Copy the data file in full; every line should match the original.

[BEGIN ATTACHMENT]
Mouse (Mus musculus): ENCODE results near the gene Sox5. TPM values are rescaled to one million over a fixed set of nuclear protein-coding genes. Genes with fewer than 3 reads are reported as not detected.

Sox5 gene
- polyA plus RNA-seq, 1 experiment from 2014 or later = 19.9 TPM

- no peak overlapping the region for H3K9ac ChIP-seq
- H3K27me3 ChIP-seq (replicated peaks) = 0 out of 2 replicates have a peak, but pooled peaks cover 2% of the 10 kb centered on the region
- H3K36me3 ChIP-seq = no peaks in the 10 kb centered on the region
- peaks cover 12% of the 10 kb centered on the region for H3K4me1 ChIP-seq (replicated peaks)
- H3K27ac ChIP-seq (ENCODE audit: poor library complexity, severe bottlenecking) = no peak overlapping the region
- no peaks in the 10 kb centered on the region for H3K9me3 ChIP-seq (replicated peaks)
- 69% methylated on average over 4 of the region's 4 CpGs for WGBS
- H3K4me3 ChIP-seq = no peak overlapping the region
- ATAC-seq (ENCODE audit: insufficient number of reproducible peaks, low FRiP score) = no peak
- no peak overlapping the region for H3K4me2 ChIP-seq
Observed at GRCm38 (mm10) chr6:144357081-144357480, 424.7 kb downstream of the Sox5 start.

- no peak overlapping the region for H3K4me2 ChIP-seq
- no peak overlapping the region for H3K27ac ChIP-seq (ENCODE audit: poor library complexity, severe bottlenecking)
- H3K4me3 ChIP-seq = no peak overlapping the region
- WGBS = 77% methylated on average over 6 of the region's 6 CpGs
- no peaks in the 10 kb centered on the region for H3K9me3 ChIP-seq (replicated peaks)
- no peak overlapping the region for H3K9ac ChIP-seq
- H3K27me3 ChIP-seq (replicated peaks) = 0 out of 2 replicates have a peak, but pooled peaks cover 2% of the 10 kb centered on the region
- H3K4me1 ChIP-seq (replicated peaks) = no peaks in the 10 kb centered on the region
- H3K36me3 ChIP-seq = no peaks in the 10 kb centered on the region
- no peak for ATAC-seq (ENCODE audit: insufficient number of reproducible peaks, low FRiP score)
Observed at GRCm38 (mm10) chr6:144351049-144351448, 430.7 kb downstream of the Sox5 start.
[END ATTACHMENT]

Mouse (Mus musculus): ENCODE results near the gene Sox5. TPM values are rescaled to one million over a fixed set of nuclear protein-coding genes. Genes with fewer than 3 reads are reported as not detected.

Sox5 gene
- polyA plus RNA-seq, 1 experiment from 2014 or later = 19.9 TPM

- no peak overlapping the region for H3K9ac ChIP-seq
- H3K27me3 ChIP-seq (replicated peaks) = 0 out of 2 replicates have a peak, but pooled peaks cover 2% of the 10 kb centered on the region
- H3K36me3 ChIP-seq = no peaks in the 10 kb centered on the region
- peaks cover 12% of the 10 kb centered on the region for H3K4me1 ChIP-seq (replicated peaks)
- H3K27ac ChIP-seq (ENCODE audit: poor library complexity, severe bottlenecking) = no peak overlapping the region
- no peaks in the 10 kb centered on the region for H3K9me3 ChIP-seq (replicated peaks)
- 69% methylated on average over 4 of the region's 4 CpGs for WGBS
- H3K4me3 ChIP-seq = no peak overlapping the region
- ATAC-seq (ENCODE audit: insufficient number of reproducible peaks, low FRiP score) = no peak
- no peak overlapping the region for H3K4me2 ChIP-seq
Observed at GRCm38 (mm10) chr6:144357081-144357480, 424.7 kb downstream of the Sox5 start.

- no peak overlapping the region for H3K4me2 ChIP-seq
- no peak overlapping the region for H3K27ac ChIP-seq (ENCODE audit: poor library complexity, severe bottlenecking)
- H3K4me3 ChIP-seq = no peak overlapping the region
- WGBS = 77% methylated on average over 6 of the region's 6 CpGs
- no peaks in the 10 kb centered on the region for H3K9me3 ChIP-seq (replicated peaks)
- no peak overlapping the region for H3K9ac ChIP-seq
- H3K27me3 ChIP-seq (replicated peaks) = 0 out of 2 replicates have a peak, but pooled peaks cover 2% of the 10 kb centered on the region
- H3K4me1 ChIP-seq (replicated peaks) = no peaks in the 10 kb centered on the region
- H3K36me3 ChIP-seq = no peaks in the 10 kb centered on the region
- no peak for ATAC-seq (ENCODE audit: insufficient number of reproducible peaks, low FRiP score)
Observed at GRCm38 (mm10) chr6:144351049-144351448, 430.7 kb downstream of the Sox5 start.